Winkle, 38, was a first-time councilman, who took office just four months prior to his DUI arrest. He runs a community-development consulting firm, and is highly involved in downtown revitalization and the city’s Asian business district.
He said his work with those causes won’t change. He just won’t have the councilman title any longer.
“It’s not the end of my story,” he said.
Thursday’s hearing, although not a trial, had all of the characteristics of one.
The city hired an outside attorney, Charles Wirken, to oversee the proceedings. Wirken called witnesses, reviewed police documents and aired body-camera footage to show council members how Winkle acted in the moments following his arrest.
Winkle’s attorney, Tim La Sota, objected to many of Wirken’s maneuvers.
He said he didn’t understand why the lawyer had to bring in two police officers and a forensic scientist as witnesses when there was no objection over what occurred. Winkle had admitted to driving drunk, pleaded guilty in a court of law and had already served jail time, La Sota said.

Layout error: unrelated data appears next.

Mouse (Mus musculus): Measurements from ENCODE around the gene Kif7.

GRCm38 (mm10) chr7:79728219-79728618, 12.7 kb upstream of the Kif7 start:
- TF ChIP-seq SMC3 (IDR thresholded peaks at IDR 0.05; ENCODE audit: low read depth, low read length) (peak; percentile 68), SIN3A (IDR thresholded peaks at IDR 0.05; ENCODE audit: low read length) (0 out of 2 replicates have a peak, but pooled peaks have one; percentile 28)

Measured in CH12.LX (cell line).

But the council, acting as the judge and jury, allowed Wirken to continue.
A city staffer and Winkle also testified.
Most of the testimony focused on details of Winkle’s behavior that have widely been reported, like his lies to police officers and refusal to take an initial breath-test.
But the testimony did reveal a few other previously undisclosed details.
Most notably, Winkle said Mayor John Giles asked him to resign several times after his arrest.
Winkle also told the council that the day leading up to his arrest, he attended five community events. He drank at three of them, he said.